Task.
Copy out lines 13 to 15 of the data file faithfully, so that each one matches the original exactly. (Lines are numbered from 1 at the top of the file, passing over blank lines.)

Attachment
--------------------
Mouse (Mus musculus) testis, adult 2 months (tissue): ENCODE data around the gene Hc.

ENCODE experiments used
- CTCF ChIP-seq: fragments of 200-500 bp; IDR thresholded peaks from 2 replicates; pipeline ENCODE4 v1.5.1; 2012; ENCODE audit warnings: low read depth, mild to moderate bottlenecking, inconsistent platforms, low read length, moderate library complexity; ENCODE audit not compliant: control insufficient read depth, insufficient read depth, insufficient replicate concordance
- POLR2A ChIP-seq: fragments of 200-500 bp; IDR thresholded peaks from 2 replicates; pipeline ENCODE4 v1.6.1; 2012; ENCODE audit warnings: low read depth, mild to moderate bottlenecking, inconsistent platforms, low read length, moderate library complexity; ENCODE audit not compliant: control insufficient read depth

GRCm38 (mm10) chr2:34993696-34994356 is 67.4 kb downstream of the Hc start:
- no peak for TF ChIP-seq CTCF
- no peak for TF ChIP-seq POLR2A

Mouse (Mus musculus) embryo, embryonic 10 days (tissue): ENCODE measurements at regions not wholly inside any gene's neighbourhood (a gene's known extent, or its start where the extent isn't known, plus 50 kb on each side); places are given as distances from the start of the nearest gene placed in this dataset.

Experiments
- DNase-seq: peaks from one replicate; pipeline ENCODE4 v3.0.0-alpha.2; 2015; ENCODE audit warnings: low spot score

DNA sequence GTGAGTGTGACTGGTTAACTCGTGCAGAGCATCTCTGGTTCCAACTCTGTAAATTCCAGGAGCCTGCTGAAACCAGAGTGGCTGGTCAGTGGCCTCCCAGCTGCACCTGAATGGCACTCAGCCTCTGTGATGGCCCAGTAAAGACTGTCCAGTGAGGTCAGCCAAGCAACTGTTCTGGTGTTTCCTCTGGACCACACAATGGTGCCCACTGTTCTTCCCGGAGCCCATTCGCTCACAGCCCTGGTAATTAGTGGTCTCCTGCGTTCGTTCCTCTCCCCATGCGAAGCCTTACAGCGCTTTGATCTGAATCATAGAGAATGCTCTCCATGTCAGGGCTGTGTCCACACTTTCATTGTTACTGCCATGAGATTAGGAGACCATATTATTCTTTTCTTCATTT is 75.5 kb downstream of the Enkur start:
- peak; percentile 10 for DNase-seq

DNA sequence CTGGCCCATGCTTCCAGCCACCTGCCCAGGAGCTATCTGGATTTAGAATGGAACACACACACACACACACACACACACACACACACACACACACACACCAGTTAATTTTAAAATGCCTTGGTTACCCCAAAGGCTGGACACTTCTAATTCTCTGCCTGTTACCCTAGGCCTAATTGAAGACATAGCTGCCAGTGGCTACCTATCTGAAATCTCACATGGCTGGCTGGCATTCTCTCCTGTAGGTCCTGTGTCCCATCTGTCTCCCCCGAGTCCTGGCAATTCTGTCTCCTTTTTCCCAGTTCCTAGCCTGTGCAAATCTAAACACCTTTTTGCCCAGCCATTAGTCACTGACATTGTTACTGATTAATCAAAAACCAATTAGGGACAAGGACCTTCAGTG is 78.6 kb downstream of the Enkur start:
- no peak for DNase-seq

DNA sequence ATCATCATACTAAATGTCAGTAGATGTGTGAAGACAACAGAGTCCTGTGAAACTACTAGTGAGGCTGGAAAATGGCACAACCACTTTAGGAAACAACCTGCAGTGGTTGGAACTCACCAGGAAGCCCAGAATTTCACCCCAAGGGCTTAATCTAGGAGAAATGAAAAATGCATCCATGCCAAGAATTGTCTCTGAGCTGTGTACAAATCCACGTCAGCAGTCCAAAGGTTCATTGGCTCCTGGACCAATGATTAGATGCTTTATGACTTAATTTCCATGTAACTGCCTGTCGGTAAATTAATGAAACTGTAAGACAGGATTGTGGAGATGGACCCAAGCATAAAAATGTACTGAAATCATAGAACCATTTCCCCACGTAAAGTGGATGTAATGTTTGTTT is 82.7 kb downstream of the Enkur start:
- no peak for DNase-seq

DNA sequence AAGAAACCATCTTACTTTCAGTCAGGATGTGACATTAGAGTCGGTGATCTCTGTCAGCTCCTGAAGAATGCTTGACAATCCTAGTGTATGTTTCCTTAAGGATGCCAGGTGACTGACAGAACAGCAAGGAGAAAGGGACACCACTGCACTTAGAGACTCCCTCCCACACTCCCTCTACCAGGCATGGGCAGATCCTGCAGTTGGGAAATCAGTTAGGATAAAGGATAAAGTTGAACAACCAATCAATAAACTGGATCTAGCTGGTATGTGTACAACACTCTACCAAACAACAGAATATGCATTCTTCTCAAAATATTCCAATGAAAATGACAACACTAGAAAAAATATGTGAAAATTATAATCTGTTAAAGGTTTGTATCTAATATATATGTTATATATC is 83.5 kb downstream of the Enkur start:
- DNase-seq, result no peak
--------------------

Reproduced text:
DNA sequence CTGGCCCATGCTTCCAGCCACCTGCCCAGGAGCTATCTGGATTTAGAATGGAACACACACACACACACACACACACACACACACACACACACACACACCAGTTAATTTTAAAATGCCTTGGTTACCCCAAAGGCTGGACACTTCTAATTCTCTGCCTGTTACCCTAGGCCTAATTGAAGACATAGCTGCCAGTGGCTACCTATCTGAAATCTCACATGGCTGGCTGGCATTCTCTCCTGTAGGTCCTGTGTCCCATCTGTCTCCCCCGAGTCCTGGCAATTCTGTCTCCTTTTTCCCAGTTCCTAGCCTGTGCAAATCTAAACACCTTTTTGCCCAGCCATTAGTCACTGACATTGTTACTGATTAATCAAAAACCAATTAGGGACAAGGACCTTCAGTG is 78.6 kb downstream of the Enkur start:
- no peak for DNase-seq

DNA sequence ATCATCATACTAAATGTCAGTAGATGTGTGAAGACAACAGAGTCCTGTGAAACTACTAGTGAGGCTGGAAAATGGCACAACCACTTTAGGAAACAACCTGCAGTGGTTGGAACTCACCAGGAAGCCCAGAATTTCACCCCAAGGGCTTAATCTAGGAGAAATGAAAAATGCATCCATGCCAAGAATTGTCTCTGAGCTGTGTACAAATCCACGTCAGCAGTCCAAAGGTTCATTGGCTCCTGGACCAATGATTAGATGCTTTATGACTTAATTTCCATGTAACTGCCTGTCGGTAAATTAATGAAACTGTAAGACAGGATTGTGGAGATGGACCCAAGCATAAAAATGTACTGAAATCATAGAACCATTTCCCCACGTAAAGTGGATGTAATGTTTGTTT is 82.7 kb downstream of the Enkur start: